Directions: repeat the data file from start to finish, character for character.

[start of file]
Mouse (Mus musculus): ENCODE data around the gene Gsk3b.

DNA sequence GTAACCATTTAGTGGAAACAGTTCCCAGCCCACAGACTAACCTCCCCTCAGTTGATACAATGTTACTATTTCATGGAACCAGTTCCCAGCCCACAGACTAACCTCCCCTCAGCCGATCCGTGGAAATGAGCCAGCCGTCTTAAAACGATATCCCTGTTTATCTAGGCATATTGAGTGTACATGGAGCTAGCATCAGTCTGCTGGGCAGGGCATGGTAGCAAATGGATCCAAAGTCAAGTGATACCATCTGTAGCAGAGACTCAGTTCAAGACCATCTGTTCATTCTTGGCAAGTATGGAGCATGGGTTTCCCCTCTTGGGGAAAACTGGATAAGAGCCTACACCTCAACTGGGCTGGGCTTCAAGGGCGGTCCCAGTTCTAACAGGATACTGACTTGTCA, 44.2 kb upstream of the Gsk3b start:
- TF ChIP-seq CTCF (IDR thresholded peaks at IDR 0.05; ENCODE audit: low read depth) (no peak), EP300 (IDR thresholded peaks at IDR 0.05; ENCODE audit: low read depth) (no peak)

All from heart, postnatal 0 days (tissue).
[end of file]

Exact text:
Mouse (Mus musculus): ENCODE data around the gene Gsk3b.

DNA sequence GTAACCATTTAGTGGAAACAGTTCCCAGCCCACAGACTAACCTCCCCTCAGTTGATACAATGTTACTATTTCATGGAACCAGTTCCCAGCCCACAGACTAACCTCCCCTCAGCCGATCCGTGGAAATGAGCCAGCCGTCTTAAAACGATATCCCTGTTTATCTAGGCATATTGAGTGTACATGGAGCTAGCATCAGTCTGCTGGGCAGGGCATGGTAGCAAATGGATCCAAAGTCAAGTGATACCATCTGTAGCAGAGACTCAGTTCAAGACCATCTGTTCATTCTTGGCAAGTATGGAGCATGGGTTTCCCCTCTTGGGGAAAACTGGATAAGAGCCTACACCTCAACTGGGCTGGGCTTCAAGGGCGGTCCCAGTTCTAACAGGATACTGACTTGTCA, 44.2 kb upstream of the Gsk3b start:
- TF ChIP-seq CTCF (IDR thresholded peaks at IDR 0.05; ENCODE audit: low read depth) (no peak), EP300 (IDR thresholded peaks at IDR 0.05; ENCODE audit: low read depth) (no peak)

All from heart, postnatal 0 days (tissue).